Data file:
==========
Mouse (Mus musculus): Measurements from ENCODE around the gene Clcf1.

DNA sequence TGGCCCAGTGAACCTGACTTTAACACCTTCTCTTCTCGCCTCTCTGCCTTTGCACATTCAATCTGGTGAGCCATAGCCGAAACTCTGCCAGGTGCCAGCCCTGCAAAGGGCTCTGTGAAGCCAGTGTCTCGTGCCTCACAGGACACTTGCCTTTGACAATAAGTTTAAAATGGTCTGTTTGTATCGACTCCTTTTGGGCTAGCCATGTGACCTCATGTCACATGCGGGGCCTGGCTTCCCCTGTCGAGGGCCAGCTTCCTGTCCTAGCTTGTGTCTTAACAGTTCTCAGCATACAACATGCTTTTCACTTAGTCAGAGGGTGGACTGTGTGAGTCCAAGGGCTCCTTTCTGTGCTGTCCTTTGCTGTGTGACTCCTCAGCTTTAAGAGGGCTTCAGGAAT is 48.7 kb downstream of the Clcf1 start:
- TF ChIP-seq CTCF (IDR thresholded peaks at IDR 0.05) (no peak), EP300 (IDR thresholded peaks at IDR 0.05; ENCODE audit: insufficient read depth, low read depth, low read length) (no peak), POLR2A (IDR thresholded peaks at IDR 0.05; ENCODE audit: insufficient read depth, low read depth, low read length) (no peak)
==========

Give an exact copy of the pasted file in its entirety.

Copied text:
Mouse (Mus musculus): Measurements from ENCODE around the gene Clcf1.

DNA sequence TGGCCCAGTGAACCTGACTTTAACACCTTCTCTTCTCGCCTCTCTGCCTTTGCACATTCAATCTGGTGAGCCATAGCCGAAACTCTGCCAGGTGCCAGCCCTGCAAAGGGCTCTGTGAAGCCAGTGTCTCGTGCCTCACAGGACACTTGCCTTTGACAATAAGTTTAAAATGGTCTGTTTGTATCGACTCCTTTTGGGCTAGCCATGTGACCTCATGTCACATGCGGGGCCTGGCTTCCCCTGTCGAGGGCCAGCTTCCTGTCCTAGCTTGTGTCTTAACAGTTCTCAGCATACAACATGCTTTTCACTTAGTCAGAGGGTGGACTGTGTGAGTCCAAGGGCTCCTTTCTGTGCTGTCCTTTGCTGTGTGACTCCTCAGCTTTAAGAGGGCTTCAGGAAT is 48.7 kb downstream of the Clcf1 start:
- TF ChIP-seq CTCF (IDR thresholded peaks at IDR 0.05) (no peak), EP300 (IDR thresholded peaks at IDR 0.05; ENCODE audit: insufficient read depth, low read depth, low read length) (no peak), POLR2A (IDR thresholded peaks at IDR 0.05; ENCODE audit: insufficient read depth, low read depth, low read length) (no peak)